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The Andy Reid era died years ago, long before he left Philly for Kansas City. Long before he was fired by owner Jeffrey Lurie. Long before Reid coached that final game for the Eagles at MetLife Stadium last year on a cold, blustery day.
That’s one of the things we learned as the Eagles made their final cuts over the weekend and trimmed the regular season roster to 53 players (see story). If Chip Kelly and his handpicked charges represent the new period of Birds football, then the players who didn’t have a seat to sit in when the music stopped represent what used to be but no longer is. The Eagles didn’t just cut players on Friday and Saturday, they said goodbye to much of their recent history and moved forward without compunction.
Center Dallas Reynolds was in his fourth preseason with the Eagles. He started 14 games during last year’s disappointing campaign. He was cut this weekend. So was defensive lineman Antonio Dixon, who started 10 games for the 2010 team that made the playoffs. Offensive linemen Matt Tennant and Matt Kopa, who both served under Reid, were also let go. So was Trevard Lindley, a 2010 fourth-round draft pick who never looked like a capable NFL cornerback.
Tight end Clay Harbor is out of work, too. He was a fourth-round pick in 2010. During his time with the Eagles, Harbor caught 47 passes for 421 yards and scored three touchdowns.
And then there’s Danny Watkins. Like the others, he was handed a cardboard box and told to clean out his desk and hit the unemployment line. Watkins became the first Eagles first-round draft pick to be released after two years since Jon Harris (taken in the first round of the 1997 draft). It was a predictable development.
Watkins didn’t begin playing football until he was 22. It showed. He started 12 games as a rookie, but the Eagles clearly soured on him last season. A year ago, poor play and an injured ankle conspired to doom Watkins’ career. He started six games, none of which came after the bye week. In the end, Watkins was so low on the depth chart, he had to strain his neck to see Jake Scott, whom the Eagles grabbed off the discarded linemen scrap heap midway through the season.
There has been some debate about who -- Reid or general manager Howie Roseman -- made the regrettable decision to take a then-26-year-old Canadian firefighter with the 23rd pick in the 2011 draft. Roseman is still here. Reid is barbecuing pigskins in K.C. Make of that what you will, but as the blame game goes, the guy who remains gets to point the longest finger.
When asked who was ultimately responsible for drafting Watkins, Roseman offered an interesting, carefully-crafted answer.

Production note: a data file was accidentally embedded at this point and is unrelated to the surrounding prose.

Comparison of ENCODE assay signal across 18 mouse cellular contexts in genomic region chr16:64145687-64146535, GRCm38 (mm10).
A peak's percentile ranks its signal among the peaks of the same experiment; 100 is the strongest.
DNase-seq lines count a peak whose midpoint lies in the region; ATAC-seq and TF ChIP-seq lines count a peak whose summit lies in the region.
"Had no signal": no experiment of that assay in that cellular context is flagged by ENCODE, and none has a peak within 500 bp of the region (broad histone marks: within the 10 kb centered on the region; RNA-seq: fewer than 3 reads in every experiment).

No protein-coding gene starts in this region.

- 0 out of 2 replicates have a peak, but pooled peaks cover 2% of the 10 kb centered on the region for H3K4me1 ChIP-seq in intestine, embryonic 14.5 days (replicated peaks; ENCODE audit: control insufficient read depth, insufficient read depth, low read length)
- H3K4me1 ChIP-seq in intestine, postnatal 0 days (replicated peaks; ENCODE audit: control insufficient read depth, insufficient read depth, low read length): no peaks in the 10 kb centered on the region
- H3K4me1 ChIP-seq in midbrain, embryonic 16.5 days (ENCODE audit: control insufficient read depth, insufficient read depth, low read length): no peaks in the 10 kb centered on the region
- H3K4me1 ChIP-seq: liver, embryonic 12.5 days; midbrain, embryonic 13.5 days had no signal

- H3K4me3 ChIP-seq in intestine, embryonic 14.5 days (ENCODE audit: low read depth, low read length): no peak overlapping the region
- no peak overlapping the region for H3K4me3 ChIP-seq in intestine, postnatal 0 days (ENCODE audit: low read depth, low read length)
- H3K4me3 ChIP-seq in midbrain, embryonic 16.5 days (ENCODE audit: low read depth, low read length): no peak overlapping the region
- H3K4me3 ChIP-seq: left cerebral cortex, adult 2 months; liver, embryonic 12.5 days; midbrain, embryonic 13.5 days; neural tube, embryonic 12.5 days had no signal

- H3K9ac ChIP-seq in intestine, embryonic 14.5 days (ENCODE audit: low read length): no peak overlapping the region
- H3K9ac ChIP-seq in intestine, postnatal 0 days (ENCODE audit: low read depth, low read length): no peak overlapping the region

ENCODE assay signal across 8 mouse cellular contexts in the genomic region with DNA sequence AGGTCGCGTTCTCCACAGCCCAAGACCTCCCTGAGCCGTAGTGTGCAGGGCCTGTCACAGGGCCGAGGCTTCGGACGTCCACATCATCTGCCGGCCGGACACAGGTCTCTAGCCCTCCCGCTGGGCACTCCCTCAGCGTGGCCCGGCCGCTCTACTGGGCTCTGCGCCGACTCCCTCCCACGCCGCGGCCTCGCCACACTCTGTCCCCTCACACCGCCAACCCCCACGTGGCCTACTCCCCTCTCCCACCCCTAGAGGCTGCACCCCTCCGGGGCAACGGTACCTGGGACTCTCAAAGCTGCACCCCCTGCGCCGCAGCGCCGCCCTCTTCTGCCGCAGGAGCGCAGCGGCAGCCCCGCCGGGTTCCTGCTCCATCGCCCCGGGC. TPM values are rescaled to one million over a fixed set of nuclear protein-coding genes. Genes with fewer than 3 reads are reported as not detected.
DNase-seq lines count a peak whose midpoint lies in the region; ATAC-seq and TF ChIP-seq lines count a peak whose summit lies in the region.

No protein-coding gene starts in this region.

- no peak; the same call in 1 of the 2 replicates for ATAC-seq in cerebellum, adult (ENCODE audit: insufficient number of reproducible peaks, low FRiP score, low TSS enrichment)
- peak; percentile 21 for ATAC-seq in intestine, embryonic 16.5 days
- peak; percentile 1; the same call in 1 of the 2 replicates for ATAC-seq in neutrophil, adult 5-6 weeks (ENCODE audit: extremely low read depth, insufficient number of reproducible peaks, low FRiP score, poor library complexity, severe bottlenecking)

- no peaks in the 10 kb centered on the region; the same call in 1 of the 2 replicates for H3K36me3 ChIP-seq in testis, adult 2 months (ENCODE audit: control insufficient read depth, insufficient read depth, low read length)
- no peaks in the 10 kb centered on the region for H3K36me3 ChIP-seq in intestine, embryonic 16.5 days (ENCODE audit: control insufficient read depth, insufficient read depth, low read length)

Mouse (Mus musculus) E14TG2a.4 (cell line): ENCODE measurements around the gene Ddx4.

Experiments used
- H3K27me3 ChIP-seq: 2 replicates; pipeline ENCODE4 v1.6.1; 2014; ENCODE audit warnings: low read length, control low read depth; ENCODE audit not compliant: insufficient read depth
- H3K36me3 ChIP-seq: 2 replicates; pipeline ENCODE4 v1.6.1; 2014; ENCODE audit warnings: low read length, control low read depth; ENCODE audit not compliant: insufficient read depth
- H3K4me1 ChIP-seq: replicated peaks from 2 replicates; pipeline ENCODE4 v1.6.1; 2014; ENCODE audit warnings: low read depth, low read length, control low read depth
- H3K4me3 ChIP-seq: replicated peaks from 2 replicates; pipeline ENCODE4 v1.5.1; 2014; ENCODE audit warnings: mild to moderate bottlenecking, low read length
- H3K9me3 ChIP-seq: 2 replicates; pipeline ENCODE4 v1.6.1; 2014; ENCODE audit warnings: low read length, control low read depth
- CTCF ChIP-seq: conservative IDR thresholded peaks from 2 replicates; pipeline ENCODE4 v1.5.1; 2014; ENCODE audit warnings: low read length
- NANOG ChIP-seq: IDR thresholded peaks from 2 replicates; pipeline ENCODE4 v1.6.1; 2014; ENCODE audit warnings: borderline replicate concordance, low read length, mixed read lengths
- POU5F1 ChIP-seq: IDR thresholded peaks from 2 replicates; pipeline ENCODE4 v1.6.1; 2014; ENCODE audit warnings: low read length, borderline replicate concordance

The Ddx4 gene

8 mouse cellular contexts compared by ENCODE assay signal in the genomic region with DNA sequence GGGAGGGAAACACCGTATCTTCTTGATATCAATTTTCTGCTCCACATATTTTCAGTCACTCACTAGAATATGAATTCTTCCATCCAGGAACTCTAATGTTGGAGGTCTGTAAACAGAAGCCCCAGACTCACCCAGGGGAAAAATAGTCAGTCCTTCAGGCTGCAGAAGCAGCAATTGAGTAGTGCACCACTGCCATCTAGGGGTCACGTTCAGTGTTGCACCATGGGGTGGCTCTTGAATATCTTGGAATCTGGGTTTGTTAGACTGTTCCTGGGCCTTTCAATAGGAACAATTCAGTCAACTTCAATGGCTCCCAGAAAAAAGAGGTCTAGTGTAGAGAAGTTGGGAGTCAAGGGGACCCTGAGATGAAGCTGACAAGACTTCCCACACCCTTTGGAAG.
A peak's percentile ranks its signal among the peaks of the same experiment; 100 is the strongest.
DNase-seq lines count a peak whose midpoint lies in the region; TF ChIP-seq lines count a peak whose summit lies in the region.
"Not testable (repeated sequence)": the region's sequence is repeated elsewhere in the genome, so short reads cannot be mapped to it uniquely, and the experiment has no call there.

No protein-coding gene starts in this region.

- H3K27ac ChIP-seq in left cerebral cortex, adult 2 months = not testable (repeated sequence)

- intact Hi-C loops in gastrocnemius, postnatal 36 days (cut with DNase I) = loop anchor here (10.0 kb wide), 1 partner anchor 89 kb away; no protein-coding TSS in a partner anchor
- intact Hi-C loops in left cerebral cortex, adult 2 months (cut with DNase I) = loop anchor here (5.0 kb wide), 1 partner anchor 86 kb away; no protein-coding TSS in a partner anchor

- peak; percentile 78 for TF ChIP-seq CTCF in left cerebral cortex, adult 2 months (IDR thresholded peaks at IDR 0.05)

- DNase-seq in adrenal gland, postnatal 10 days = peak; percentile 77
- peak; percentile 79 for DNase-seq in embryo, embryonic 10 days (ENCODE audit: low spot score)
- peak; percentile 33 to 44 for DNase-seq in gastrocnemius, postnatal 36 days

“As you’ve seen here, a lot of the leadership positions and the responsibilities have changed in our organization,” Roseman said on Saturday. “When you have changes that are so drastic in an organization, there’s also going to be drastic changes on the field in the way you do things. We’ve obviously changed a lot of people in our personnel department.”
Changes to leadership and responsibilities. Drastic changes. Said the man who’s still here. Read into that what you will, and then think about this: The roster has been so significantly turned over that the current crop of players ought to wear “Hello my name is” tags to make identification easier. The Eagles have 19 players who are either rookies or have just one season of NFL experience.
All those years of pass-first/run-seldom football under Reid have been essentially wiped away. Only 10 players currently on the roster arrived before 2010: Michael Vick, LeSean McCoy, DeSean Jackson, Jeremy Maclin (on injured reserve), Jason Avant, Jason Peters, Todd Herremans, Trent Cole, Brent Celek, and Jon Dorenbos. Countless others, close to half the roster, didn’t land in Philadelphia until 2012 or later. Whatever ties the Eagles had to Reid have been all but undone.
“We have 19 rookies or first year players,” Roseman said. “That’s exciting for us. We talk about building a program and taking steps and doing things the right way. I think that’s a group that can grow with us here and hopefully a lot of them are with us for a long time.”
Build a program. Do things the right way. Grow together. Stay together for a long time. Roseman was talking about the future, but he simultaneously managed to bury what was left of the past.